In Seeds from the Zoo, Dunne depicts animal skin patterns directly on the surfaces of seedpods, in effect subverting their original form. Her carefully painted pods are, like much of her work, quite cunning. The almost-hypnotizing animal patterns are painted, occasionally, in unlikely colors, like navy blue or pistachio green. Looking at the objects, you briefly wonder if they were the result of an arts and crafts class. But the exactitude of these prints emphasizes that someone has placed these marks there, intentionally, maybe even tenderly. It looks as if animals had loaned parts of their exteriors to these overlooked pods. Yet this new texture is so far removed from the vivacity of an animal; the pod-animals are fixed, manicured, lifeless. The effect is a certain surreality and disorientation. “The images suggest a complete disconnect, a sense of meditative disengagement that usually comes with myth,” writer and curator Sara El Adl reflected in a publication documenting Dunne’s project.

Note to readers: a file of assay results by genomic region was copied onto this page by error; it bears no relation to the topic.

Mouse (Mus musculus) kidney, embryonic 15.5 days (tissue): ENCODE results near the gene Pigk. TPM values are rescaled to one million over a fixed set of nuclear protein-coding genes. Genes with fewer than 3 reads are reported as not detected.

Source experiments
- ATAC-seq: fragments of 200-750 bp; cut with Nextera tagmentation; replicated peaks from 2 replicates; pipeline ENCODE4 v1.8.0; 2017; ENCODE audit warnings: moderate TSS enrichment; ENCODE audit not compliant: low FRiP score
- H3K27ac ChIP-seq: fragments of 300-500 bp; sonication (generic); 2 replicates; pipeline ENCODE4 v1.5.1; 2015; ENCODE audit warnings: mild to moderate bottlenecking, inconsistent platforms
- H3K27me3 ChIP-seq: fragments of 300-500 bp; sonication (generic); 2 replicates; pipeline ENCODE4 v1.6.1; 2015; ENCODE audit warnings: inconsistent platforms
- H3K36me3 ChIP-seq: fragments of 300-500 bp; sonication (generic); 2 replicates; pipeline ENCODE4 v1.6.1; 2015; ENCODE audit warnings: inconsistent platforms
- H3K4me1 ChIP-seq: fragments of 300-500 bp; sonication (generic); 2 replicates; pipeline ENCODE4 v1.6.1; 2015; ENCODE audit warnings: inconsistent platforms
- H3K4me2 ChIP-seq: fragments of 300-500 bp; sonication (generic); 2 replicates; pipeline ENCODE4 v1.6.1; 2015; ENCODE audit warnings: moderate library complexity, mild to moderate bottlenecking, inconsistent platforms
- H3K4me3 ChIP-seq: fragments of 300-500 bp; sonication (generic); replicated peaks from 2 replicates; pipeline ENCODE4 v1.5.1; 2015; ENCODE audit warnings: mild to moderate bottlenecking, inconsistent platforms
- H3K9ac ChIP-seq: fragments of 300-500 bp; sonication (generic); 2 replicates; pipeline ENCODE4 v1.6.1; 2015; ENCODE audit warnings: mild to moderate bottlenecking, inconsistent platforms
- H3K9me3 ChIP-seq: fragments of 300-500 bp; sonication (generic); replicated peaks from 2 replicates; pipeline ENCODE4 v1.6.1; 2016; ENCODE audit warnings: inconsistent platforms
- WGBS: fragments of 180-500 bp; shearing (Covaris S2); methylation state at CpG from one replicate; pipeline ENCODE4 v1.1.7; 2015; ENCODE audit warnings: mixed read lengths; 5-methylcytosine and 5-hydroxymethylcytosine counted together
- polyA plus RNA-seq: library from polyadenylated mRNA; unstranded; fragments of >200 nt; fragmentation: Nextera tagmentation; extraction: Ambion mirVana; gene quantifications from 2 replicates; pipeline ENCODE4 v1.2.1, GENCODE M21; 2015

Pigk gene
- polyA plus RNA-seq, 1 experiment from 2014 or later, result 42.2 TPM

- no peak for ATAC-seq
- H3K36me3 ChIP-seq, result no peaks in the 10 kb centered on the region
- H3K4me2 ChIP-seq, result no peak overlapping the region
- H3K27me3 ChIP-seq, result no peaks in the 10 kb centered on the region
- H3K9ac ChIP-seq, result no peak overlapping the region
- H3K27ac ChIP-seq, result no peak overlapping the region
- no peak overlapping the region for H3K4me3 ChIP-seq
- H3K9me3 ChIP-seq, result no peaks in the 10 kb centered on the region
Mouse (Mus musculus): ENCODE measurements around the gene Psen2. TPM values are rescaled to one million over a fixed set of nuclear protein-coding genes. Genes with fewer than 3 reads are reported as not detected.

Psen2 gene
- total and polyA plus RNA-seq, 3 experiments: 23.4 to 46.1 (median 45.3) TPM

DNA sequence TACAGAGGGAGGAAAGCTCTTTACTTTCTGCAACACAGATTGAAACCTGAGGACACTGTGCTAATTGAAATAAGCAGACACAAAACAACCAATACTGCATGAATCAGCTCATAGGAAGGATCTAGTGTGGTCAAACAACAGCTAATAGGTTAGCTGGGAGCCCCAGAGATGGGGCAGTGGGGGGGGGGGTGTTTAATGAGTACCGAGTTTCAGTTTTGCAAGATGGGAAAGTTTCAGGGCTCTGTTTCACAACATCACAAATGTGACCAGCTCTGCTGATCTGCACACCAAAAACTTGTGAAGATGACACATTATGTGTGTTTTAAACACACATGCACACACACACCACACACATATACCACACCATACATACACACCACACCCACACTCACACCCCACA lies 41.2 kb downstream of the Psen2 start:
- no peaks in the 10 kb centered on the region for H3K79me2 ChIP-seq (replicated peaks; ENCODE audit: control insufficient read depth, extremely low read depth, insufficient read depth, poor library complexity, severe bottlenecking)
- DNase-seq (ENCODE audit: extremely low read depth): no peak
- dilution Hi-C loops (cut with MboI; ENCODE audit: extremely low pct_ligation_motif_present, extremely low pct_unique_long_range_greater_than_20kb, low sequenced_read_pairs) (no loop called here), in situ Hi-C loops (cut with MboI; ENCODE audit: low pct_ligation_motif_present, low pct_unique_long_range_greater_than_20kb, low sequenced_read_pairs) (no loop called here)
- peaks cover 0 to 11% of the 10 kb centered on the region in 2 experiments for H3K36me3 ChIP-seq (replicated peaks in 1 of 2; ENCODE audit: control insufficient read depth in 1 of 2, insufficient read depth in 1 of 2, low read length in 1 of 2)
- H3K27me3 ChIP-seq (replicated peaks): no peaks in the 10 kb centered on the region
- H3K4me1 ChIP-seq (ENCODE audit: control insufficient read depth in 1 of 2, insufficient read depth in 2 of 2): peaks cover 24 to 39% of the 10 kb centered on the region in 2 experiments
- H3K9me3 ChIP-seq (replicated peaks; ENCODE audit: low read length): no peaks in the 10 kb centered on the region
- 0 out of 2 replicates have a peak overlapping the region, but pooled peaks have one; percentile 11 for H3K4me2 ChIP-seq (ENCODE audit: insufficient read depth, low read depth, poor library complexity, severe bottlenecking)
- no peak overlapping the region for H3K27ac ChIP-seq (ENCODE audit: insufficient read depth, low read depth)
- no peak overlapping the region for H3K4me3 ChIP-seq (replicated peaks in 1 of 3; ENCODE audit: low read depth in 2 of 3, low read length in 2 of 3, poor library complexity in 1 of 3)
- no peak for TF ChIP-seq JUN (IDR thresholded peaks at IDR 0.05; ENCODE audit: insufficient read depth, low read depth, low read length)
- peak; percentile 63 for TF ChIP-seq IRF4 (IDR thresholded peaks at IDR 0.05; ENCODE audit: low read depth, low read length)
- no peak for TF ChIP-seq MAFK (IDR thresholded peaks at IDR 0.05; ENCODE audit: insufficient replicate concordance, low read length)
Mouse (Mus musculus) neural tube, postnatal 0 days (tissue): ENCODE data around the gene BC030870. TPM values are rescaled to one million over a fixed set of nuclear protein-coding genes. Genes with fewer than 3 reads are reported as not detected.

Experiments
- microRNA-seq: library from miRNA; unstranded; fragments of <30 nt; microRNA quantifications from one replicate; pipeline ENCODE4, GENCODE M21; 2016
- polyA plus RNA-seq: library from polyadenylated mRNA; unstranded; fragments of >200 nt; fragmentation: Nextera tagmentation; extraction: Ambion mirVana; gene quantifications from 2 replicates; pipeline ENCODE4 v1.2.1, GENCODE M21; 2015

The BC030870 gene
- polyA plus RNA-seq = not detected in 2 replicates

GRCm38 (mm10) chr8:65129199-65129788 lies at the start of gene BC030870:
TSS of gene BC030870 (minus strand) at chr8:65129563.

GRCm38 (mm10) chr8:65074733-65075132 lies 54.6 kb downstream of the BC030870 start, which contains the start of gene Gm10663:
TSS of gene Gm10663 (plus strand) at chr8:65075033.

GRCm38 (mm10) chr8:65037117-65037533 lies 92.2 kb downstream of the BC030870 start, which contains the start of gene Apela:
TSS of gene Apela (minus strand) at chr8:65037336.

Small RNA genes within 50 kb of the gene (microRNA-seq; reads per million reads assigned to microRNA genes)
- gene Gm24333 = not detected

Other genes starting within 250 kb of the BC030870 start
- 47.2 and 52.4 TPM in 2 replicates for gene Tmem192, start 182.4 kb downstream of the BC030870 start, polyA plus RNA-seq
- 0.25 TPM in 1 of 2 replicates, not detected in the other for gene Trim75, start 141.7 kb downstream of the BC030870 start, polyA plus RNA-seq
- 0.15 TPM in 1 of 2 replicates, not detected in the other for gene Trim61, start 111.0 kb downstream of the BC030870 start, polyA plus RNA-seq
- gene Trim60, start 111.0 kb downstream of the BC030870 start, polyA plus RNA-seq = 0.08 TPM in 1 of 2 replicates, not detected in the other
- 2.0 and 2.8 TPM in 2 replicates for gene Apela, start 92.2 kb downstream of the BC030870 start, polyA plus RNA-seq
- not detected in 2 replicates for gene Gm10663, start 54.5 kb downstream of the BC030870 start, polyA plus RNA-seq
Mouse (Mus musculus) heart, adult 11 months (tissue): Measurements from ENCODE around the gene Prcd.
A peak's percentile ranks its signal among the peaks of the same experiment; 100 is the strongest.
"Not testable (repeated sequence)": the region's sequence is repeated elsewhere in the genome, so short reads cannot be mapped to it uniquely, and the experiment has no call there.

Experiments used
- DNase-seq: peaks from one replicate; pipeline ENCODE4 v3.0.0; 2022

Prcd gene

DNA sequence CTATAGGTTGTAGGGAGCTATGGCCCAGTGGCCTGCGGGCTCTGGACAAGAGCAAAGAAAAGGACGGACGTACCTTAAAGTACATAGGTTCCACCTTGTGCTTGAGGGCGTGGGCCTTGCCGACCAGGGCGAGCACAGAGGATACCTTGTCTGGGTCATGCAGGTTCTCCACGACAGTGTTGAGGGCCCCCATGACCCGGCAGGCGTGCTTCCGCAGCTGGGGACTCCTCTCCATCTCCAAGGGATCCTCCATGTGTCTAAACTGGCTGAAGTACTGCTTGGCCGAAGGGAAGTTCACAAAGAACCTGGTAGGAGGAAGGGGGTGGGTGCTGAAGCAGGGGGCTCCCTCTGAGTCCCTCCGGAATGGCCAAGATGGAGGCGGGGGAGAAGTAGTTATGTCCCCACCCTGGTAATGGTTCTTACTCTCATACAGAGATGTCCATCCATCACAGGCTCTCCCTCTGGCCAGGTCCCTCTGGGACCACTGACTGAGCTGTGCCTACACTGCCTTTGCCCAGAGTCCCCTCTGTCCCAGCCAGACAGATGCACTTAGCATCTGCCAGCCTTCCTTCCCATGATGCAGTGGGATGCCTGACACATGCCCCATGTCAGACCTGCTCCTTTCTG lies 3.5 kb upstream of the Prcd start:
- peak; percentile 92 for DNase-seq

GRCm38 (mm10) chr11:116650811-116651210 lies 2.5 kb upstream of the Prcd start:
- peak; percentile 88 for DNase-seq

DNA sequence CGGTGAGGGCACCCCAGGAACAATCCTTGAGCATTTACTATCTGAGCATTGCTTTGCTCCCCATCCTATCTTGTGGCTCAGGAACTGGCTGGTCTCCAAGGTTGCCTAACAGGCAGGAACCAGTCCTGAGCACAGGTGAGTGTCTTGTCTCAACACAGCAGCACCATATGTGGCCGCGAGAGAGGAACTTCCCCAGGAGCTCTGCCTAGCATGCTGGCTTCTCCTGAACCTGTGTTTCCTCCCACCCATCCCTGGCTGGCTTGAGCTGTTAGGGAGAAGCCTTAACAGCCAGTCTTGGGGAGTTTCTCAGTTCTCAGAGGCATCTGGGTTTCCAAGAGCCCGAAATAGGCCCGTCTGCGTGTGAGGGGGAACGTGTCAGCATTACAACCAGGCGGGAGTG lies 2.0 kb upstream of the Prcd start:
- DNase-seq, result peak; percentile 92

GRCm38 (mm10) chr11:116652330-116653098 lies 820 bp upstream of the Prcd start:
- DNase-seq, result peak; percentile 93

This gesture by Dunne can be viewed as an act of creative revisionism. In other words, by challenging the “original” forms of both seeds and animals, she invites a reflection on the zoo’s own history of superimposition. The site had been, after all, a sort of exhibition of colonial wealth, and the hegemony that had been forged and perpetuated in the political, legal, economic and cultural realms also spread to the natural world. The artist found that with its host of non-native trees and animal species, the zoo could, in a sense, be encountered as a living colonial archive.
Imagine entering an archive, picking up a weathered photograph or map, and brazenly painting across its surface. You could paint, for instance, a map to somewhere else, or even, if you preferred, a lazy tiger. Such an act would likely be seen as an infringement or invasion. This is the genius of Dunne’s work: she enters an accidental colonial archive, and through appropriating tactics of extraction and reinvention, manages to demonstrate the violation inherent to Egypt’s colonial encounter. By subverting the intention of these pods, she perhaps subverts, or at least complicates, the intention of the Giza Zoo at large.